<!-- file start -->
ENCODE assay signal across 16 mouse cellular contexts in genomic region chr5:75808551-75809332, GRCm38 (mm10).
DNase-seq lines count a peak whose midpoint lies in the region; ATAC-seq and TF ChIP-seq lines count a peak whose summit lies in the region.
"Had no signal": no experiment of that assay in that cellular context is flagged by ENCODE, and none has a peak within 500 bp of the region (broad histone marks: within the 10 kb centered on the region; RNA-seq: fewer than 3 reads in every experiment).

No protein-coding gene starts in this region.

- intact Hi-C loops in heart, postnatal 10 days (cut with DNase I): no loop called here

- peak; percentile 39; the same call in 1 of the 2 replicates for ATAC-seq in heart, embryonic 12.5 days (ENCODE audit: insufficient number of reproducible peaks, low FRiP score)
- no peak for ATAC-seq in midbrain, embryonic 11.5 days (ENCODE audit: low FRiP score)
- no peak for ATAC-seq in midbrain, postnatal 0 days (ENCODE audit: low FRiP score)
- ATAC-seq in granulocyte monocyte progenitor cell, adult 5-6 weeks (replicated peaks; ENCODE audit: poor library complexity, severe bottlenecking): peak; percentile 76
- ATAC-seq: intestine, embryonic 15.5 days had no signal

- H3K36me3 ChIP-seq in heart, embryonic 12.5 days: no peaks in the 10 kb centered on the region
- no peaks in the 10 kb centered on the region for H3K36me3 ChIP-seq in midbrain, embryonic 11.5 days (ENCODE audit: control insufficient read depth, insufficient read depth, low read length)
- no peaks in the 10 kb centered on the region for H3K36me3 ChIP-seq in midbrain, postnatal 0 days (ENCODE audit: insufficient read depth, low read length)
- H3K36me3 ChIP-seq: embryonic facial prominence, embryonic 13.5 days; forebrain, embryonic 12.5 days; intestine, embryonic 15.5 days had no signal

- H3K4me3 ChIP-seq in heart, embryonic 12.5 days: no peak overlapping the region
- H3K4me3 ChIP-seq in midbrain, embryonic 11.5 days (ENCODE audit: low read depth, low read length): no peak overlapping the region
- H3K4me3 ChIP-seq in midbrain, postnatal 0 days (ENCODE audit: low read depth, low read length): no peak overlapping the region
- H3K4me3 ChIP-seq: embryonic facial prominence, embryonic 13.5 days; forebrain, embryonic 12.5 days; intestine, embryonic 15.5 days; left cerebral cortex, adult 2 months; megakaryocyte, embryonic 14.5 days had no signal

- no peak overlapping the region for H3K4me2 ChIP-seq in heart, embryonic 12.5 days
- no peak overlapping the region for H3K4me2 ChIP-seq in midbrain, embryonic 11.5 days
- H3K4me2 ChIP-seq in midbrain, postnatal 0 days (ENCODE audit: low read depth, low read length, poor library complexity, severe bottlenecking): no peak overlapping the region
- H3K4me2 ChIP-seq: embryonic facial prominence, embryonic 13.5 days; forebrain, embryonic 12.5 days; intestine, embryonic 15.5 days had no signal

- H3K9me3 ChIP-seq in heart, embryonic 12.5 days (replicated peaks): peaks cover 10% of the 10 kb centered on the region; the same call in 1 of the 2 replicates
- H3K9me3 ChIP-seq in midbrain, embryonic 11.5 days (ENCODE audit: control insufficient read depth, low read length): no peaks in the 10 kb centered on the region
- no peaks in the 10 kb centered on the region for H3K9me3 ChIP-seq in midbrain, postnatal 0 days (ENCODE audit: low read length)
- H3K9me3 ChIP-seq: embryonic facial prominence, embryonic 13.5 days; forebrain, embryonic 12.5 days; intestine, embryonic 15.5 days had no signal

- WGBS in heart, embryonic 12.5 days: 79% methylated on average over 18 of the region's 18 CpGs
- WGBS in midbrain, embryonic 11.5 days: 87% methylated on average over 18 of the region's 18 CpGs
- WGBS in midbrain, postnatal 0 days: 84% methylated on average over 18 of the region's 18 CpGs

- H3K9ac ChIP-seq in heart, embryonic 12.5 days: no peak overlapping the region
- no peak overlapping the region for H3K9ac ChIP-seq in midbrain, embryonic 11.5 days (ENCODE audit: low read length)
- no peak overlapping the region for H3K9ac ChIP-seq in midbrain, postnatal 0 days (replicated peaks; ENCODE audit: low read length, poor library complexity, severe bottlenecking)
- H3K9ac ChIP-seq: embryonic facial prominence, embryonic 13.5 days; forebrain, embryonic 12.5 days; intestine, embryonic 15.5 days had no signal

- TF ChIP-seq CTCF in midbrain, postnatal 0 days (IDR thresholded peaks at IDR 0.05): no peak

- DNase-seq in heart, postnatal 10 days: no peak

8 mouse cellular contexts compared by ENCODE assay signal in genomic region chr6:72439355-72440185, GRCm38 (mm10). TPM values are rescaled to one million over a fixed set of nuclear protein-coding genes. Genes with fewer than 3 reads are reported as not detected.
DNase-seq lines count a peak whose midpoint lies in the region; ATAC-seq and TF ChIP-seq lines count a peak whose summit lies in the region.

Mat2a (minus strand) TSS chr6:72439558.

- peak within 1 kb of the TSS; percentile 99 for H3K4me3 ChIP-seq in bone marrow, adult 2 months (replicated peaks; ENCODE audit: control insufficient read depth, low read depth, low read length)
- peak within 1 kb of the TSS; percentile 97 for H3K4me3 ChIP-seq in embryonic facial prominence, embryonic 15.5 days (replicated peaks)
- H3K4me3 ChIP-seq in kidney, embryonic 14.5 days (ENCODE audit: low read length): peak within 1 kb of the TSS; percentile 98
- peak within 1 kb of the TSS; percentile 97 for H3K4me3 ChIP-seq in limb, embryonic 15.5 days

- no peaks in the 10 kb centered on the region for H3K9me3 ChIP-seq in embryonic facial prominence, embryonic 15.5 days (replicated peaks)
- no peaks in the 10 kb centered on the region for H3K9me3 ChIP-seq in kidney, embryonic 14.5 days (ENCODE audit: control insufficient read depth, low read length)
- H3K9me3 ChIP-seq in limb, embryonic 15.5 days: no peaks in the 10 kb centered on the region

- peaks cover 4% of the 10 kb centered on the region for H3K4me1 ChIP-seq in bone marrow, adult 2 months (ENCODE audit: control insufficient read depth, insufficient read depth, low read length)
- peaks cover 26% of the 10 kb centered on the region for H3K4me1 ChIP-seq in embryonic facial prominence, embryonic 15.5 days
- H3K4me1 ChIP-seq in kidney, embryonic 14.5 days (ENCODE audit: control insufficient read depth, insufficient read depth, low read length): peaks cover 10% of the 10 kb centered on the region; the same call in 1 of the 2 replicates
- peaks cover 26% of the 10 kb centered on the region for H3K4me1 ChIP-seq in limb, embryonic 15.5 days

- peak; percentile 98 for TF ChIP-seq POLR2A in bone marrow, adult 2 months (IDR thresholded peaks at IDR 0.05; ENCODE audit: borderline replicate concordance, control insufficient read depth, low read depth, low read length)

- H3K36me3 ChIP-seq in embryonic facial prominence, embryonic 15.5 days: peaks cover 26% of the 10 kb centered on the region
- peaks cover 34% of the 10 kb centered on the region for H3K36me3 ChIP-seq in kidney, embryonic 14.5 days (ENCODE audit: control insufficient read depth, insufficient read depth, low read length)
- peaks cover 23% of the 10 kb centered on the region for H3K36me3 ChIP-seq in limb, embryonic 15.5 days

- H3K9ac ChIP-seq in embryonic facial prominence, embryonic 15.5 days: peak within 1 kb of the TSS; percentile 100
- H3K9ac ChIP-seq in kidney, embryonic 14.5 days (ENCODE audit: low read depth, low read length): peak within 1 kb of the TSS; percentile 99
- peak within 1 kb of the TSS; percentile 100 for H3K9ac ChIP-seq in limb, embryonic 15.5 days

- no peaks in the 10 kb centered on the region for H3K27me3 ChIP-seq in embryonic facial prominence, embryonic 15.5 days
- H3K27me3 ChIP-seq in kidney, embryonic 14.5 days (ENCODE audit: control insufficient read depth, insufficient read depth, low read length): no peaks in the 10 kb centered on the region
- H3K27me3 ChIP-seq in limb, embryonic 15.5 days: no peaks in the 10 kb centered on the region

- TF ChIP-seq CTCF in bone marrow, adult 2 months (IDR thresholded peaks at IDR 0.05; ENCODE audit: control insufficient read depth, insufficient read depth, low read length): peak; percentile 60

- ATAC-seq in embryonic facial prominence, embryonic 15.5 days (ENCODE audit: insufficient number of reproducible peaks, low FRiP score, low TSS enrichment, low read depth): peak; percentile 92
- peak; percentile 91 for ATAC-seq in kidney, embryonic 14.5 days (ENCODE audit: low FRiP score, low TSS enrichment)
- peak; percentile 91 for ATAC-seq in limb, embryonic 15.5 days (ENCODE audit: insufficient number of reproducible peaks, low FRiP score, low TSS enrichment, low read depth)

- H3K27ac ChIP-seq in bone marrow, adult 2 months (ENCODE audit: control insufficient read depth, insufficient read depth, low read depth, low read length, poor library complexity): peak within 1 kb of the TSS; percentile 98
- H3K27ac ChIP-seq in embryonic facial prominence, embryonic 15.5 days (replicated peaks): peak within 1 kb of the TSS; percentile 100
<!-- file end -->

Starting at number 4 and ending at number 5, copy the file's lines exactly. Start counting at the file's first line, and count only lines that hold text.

No protein-coding gene starts in this region.

- intact Hi-C loops in heart, postnatal 10 days (cut with DNase I): no loop called here